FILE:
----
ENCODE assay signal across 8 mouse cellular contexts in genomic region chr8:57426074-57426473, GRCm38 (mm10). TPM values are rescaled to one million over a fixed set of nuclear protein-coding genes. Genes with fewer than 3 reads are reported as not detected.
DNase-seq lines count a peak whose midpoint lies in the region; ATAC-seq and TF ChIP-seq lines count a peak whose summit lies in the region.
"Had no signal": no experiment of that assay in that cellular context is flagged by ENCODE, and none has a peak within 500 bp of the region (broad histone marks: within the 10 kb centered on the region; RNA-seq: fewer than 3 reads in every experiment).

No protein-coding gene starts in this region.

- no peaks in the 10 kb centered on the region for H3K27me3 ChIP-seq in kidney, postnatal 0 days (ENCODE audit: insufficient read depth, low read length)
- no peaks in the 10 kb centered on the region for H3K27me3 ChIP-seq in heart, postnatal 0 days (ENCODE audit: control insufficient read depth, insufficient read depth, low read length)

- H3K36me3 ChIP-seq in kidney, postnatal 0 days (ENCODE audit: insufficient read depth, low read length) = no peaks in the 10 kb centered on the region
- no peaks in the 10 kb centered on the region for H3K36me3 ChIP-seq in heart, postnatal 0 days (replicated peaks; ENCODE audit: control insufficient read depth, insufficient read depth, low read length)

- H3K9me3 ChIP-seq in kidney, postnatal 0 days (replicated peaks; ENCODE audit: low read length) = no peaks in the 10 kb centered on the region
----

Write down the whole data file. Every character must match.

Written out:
ENCODE assay signal across 8 mouse cellular contexts in genomic region chr8:57426074-57426473, GRCm38 (mm10). TPM values are rescaled to one million over a fixed set of nuclear protein-coding genes. Genes with fewer than 3 reads are reported as not detected.
DNase-seq lines count a peak whose midpoint lies in the region; ATAC-seq and TF ChIP-seq lines count a peak whose summit lies in the region.
"Had no signal": no experiment of that assay in that cellular context is flagged by ENCODE, and none has a peak within 500 bp of the region (broad histone marks: within the 10 kb centered on the region; RNA-seq: fewer than 3 reads in every experiment).

No protein-coding gene starts in this region.

- no peaks in the 10 kb centered on the region for H3K27me3 ChIP-seq in kidney, postnatal 0 days (ENCODE audit: insufficient read depth, low read length)
- no peaks in the 10 kb centered on the region for H3K27me3 ChIP-seq in heart, postnatal 0 days (ENCODE audit: control insufficient read depth, insufficient read depth, low read length)

- H3K36me3 ChIP-seq in kidney, postnatal 0 days (ENCODE audit: insufficient read depth, low read length) = no peaks in the 10 kb centered on the region
- no peaks in the 10 kb centered on the region for H3K36me3 ChIP-seq in heart, postnatal 0 days (replicated peaks; ENCODE audit: control insufficient read depth, insufficient read depth, low read length)

- H3K9me3 ChIP-seq in kidney, postnatal 0 days (replicated peaks; ENCODE audit: low read length) = no peaks in the 10 kb centered on the region